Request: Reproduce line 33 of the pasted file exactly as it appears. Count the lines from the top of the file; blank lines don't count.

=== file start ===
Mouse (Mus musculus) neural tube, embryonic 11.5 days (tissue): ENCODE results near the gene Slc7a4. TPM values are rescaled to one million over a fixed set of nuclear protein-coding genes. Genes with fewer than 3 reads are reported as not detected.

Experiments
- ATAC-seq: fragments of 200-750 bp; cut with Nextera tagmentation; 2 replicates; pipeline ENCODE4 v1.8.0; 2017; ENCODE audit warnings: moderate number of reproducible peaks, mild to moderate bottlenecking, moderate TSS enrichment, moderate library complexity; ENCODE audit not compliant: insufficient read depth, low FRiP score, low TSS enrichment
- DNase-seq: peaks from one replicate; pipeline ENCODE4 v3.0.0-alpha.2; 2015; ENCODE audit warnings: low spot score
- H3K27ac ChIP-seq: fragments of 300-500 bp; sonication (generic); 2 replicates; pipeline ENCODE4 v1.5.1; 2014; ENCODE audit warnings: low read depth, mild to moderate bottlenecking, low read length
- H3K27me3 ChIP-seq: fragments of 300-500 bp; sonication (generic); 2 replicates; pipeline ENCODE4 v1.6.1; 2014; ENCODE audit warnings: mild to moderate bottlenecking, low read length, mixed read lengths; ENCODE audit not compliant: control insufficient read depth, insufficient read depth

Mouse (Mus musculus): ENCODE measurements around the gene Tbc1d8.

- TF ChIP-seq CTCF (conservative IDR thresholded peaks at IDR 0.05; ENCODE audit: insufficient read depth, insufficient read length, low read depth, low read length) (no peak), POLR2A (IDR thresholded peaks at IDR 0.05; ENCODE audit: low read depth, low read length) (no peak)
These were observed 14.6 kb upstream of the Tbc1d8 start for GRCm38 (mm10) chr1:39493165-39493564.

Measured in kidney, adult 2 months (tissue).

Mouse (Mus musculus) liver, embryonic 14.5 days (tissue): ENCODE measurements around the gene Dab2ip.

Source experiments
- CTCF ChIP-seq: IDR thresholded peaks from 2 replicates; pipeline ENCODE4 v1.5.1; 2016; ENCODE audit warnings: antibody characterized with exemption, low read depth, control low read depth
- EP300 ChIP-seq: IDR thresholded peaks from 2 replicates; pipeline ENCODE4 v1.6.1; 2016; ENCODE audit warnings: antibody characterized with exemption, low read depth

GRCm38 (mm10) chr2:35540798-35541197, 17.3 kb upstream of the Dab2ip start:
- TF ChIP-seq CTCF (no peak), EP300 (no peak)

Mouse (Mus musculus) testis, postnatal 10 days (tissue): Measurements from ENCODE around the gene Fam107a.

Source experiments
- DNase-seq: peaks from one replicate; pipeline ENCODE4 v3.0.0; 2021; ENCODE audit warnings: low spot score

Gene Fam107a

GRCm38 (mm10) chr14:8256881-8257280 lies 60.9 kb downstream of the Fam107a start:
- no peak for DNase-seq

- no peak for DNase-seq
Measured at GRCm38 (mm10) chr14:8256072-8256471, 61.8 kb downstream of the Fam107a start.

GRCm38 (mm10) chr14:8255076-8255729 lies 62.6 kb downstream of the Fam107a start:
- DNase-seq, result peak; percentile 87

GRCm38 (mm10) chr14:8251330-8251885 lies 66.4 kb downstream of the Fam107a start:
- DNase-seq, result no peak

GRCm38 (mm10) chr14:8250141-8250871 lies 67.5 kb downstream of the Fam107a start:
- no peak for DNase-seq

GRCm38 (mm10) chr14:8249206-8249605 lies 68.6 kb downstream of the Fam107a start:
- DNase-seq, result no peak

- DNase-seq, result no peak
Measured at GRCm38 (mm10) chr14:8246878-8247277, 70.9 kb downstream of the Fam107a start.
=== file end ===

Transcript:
- DNase-seq, result no peak